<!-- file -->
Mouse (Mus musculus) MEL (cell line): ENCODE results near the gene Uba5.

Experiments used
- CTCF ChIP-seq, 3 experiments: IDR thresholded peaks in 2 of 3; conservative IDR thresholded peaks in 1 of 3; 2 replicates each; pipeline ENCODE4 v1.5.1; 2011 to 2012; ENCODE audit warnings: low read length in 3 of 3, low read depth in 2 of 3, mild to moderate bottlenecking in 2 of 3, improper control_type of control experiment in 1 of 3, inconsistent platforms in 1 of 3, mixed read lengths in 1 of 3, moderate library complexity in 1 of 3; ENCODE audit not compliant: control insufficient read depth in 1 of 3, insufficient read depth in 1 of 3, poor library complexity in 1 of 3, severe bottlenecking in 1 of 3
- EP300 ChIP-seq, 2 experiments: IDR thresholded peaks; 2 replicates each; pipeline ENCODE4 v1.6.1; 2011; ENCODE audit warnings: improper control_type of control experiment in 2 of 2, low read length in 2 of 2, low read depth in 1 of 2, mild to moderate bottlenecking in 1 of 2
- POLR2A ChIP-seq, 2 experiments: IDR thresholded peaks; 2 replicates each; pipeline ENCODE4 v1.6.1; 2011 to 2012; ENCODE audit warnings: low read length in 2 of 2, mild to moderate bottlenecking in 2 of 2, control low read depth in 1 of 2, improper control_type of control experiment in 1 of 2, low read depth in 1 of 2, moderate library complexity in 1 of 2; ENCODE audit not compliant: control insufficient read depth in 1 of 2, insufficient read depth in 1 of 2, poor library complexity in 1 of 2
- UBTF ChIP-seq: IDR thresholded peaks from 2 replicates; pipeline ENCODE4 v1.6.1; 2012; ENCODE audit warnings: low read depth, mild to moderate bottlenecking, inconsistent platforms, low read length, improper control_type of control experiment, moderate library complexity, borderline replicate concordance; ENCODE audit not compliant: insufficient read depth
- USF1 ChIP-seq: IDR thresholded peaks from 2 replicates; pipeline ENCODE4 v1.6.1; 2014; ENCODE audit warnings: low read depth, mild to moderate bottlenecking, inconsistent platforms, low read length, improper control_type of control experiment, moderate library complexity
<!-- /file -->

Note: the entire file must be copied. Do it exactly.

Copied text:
Mouse (Mus musculus) MEL (cell line): ENCODE results near the gene Uba5.

Experiments used
- CTCF ChIP-seq, 3 experiments: IDR thresholded peaks in 2 of 3; conservative IDR thresholded peaks in 1 of 3; 2 replicates each; pipeline ENCODE4 v1.5.1; 2011 to 2012; ENCODE audit warnings: low read length in 3 of 3, low read depth in 2 of 3, mild to moderate bottlenecking in 2 of 3, improper control_type of control experiment in 1 of 3, inconsistent platforms in 1 of 3, mixed read lengths in 1 of 3, moderate library complexity in 1 of 3; ENCODE audit not compliant: control insufficient read depth in 1 of 3, insufficient read depth in 1 of 3, poor library complexity in 1 of 3, severe bottlenecking in 1 of 3
- EP300 ChIP-seq, 2 experiments: IDR thresholded peaks; 2 replicates each; pipeline ENCODE4 v1.6.1; 2011; ENCODE audit warnings: improper control_type of control experiment in 2 of 2, low read length in 2 of 2, low read depth in 1 of 2, mild to moderate bottlenecking in 1 of 2
- POLR2A ChIP-seq, 2 experiments: IDR thresholded peaks; 2 replicates each; pipeline ENCODE4 v1.6.1; 2011 to 2012; ENCODE audit warnings: low read length in 2 of 2, mild to moderate bottlenecking in 2 of 2, control low read depth in 1 of 2, improper control_type of control experiment in 1 of 2, low read depth in 1 of 2, moderate library complexity in 1 of 2; ENCODE audit not compliant: control insufficient read depth in 1 of 2, insufficient read depth in 1 of 2, poor library complexity in 1 of 2
- UBTF ChIP-seq: IDR thresholded peaks from 2 replicates; pipeline ENCODE4 v1.6.1; 2012; ENCODE audit warnings: low read depth, mild to moderate bottlenecking, inconsistent platforms, low read length, improper control_type of control experiment, moderate library complexity, borderline replicate concordance; ENCODE audit not compliant: insufficient read depth
- USF1 ChIP-seq: IDR thresholded peaks from 2 replicates; pipeline ENCODE4 v1.6.1; 2014; ENCODE audit warnings: low read depth, mild to moderate bottlenecking, inconsistent platforms, low read length, improper control_type of control experiment, moderate library complexity